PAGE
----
March 1962 Popular Electronics
Table of Contents
Wax nostalgic about and learn from the history of early electronics. See articles
published October 1954 - April 1985. All copyrights are hereby acknowledged.
Jerry missed an opportunity to patent his capacitive
touch switch, the sort used to control everything from living room lamps to kitchen sink faucets. Untold
millions of dollars in royalties could have paid for his engineering degree at Parvoo University and
then used the rest as seed money for a startup business. When I started reading the adventure of Carl &
Jerry, I thought they were going to rig the metal door to issue a high voltage pulse to whatever touched
it, but that probably would have been too much of a liability for Popular Electronics to risk since
readers would sometimes replicate the devices described in the articles.
Carl & Jerry: Electronic Trap
By John T. Frye
... It must have been around two o'clock in the morning when Jerry was awakened by
the light that winked on and off a few times in his face and then shone steadily.
"What are you doing?" Carl demanded lazily, as he turned over on his side on the leather couch to,
watch his chum, Jerry, who was busily twisting .the knobs of a small box sitting on the basement laboratory
"Deciding whether to take French or Spanish next year," Jerry answered curtly, as he continued to
adjust the dials.
Carl heaved his lanky frame erect and strode over to the bench.
"It sounded just as if you said you were deciding whether to take French or Spanish next year," he
said laughingly, and peered curiously through his horn-rimmed glasses at the little cabinet studded
with knobs, switches and a small meter.
"That's what I did say."
"Then you've flipped your wig for sure. I suppose you just say: 'Black box, black box, on the bench,
Which shall I take: Spanish or French?' and then this electronic understudy for the Delphic oracle
mulls it over for a few micro-seconds and comes up with the right answer."
"That's not too far off," Jerry said, with a grin on his round face. "This thing is the 'Decision
Meter' described back in October, 1955, Popular Electronics. You can read the article for yourself,
but briefly the gadget works like this: when these five dials, which operate potentiometers, are all
set at zero, zero voltage appears across this meter. Turning a knob in a counterclockwise direction
applies an increasing negative voltage to one terminal of the meter; turning the knob in the opposite
direction applies an increasing positive voltage. I arbitrarily assigned negative values to arguments
for French and positive values to arguments in favor of Spanish. As each point came to me, I turned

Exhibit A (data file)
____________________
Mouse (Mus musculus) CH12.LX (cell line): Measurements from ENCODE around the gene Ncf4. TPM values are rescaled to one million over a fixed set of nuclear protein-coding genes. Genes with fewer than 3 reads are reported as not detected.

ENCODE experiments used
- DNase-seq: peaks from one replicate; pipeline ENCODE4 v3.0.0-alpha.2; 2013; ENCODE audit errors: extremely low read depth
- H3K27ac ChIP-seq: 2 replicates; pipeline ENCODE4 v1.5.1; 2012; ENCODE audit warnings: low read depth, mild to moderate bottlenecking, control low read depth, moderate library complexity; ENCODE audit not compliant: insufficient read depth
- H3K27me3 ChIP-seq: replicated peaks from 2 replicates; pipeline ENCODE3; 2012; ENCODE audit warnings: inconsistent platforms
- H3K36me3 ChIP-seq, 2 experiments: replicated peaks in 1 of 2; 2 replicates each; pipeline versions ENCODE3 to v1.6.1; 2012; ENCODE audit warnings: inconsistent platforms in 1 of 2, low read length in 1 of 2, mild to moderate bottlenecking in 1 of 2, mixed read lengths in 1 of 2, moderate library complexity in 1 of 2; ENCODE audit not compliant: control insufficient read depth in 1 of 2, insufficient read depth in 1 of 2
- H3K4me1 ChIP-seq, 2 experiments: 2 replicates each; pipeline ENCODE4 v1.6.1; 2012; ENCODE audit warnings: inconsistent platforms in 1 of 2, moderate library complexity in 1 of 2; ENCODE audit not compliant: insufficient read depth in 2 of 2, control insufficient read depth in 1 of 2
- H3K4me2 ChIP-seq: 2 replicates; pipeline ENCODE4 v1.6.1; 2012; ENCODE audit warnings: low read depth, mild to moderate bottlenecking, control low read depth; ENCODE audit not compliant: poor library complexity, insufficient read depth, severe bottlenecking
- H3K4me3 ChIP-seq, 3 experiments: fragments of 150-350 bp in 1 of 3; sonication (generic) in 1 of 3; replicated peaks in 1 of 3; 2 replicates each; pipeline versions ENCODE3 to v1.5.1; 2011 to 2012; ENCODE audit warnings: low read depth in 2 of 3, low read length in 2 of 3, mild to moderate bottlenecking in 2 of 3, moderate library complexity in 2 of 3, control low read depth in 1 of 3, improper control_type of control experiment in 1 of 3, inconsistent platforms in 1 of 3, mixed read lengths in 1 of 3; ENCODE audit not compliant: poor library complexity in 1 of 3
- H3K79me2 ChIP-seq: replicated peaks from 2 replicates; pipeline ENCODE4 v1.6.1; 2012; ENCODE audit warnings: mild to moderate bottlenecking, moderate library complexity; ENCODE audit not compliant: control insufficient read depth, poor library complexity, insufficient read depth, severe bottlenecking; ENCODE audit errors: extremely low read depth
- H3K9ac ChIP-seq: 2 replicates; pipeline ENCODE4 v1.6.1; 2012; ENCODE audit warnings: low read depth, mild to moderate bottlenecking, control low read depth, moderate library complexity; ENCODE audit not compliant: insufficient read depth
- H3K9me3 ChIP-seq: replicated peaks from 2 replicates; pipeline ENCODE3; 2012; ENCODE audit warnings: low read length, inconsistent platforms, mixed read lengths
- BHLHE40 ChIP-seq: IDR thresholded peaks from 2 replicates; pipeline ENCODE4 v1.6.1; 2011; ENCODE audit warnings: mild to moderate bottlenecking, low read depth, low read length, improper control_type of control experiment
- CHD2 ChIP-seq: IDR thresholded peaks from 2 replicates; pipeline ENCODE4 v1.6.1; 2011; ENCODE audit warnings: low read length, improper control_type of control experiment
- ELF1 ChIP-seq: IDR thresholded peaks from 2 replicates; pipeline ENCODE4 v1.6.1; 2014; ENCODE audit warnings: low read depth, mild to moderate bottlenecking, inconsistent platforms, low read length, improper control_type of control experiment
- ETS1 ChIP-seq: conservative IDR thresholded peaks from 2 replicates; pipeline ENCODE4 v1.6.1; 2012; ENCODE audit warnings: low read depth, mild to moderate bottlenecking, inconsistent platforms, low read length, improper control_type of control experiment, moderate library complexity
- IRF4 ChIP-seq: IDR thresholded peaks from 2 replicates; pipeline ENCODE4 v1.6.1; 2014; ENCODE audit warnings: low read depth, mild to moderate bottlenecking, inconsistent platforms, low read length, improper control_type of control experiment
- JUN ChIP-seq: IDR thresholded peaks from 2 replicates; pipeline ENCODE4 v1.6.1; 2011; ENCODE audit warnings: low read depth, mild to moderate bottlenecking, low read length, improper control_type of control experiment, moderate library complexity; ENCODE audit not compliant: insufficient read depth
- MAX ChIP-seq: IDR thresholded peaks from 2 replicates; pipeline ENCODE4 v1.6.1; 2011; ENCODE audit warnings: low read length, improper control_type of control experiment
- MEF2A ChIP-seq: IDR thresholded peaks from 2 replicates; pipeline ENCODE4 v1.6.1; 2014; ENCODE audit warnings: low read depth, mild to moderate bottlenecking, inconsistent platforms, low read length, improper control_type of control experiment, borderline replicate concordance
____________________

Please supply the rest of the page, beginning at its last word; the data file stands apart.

one of the knobs to right or left in accordance with whether Spanish or French was favored by that particular
consideration. How far I turned the knob depended upon how important the consideration was. Finally,
when all the arguments had been recorded, the instrument automatically and electrically summed up the
influence of all the knob settings, and showed by the way the meter was deflected whether Spanish or
French was favored. As you can see for yourself, for me personally, Spanish was indicated the better
"Well blow my fuse!" Carl exclaimed.
"Imagine us having an electronic brain!"
"That's what it really is, in a modest sort of way. Say, Carl, I want to show you something," Jerry
said suddenly, and he went over and opened the cellar door leading to the outside. "See these bad scratches
on the outside of the door? Pop is pretty steamed about them. He thinks Bosco is doing it, and he says
- and I quote - 'Either Carl's got to put boxing gloves on that mutt or give him a close manicure before
we have the house repainted this spring' - unquote."
"Bosco wouldn't do a thing like that," Carl denied hotly, getting down on his knees to examine the
scratches closely. "In the first place, he's too lazy to scratch that hard."
"Well, I'm neutral, but I have an idea how we can find out what's doing it."
As he finished speaking, Jerry dived into the large junk box beneath the bench and came up with a
small dusty chassis bearing two tubes, a couple of knobs, and a relay.
"What's that nasty-looking thing?" Carl asked suspiciously. "I'm not going to have Bosco hurt."
"Don't worry. I'm as fond of that animated flea-garage as you are. This is a capacity relay that
will let me know when anything gets close to that door during the night. I built it according to an
article that appeared in the very first Popular Electronics back in October, 1954."
"How does it work?"
"A sensing wire fastens to this binding post which is connected to the grid of the triode section
of the 12SQ7 tube. This triode section is hooked up as an r.f. oscillator. Some of the r.f. voltage
produced by the oscillator is rectified by the diodes of the 12SQ7, and this d.c. voltage is applied
as negative grid bias to the 50L6 tube - which has a sensitive relay in its plate circuit. As long as